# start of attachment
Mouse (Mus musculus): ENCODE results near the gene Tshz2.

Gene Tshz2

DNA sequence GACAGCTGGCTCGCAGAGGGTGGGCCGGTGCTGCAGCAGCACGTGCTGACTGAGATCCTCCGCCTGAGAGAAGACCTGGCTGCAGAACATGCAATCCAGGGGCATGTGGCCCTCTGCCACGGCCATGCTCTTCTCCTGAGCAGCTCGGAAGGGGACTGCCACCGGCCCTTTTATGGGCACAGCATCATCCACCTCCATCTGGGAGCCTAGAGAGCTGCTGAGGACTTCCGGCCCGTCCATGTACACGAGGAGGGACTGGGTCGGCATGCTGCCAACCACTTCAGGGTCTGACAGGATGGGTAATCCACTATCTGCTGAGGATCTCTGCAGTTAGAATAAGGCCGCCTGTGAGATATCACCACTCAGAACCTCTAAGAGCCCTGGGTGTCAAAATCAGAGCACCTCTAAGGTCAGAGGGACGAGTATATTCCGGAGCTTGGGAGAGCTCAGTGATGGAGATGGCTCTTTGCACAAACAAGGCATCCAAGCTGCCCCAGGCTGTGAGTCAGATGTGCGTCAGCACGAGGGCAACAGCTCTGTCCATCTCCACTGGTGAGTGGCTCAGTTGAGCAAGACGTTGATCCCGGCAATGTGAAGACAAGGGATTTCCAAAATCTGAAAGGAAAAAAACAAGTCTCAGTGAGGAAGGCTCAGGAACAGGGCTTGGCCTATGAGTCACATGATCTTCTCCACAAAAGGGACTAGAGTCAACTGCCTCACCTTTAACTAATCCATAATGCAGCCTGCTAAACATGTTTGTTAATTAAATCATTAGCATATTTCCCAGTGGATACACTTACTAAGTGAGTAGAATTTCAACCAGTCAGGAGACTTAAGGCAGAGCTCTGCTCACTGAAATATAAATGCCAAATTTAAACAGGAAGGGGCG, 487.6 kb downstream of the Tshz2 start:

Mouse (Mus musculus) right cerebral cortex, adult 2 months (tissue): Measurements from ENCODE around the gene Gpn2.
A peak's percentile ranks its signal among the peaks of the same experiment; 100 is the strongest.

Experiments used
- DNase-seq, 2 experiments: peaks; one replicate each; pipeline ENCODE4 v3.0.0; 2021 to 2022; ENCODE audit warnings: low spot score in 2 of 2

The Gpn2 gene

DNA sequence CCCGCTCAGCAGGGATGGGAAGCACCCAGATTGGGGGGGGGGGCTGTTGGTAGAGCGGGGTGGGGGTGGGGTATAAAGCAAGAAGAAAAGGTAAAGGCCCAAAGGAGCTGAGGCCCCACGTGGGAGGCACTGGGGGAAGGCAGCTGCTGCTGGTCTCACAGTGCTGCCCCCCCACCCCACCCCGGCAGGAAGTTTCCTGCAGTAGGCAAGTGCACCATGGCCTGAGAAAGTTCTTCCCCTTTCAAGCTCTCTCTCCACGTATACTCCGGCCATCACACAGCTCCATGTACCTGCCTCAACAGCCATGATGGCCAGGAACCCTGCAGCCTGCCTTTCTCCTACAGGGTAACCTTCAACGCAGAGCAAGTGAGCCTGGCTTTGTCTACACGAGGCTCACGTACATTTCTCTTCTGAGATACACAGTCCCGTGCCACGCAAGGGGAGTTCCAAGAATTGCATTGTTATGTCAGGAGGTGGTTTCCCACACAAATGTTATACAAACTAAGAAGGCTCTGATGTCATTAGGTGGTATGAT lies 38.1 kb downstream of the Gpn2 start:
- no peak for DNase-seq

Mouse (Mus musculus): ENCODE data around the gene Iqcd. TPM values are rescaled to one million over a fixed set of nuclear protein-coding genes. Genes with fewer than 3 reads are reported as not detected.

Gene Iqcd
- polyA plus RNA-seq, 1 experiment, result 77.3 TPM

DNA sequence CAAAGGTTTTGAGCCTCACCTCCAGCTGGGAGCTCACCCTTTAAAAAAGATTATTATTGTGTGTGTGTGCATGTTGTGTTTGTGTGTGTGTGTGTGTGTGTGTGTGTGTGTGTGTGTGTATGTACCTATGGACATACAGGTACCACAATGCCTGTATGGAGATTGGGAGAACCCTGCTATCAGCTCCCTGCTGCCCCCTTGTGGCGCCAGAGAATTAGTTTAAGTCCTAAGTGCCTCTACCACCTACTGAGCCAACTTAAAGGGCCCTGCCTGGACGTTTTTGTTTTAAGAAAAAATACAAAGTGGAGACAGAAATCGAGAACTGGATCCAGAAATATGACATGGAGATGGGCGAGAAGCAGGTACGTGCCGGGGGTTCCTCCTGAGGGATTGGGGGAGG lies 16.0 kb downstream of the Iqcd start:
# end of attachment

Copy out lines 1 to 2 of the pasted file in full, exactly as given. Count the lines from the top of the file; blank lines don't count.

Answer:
Mouse (Mus musculus): ENCODE results near the gene Tshz2.

Gene Tshz2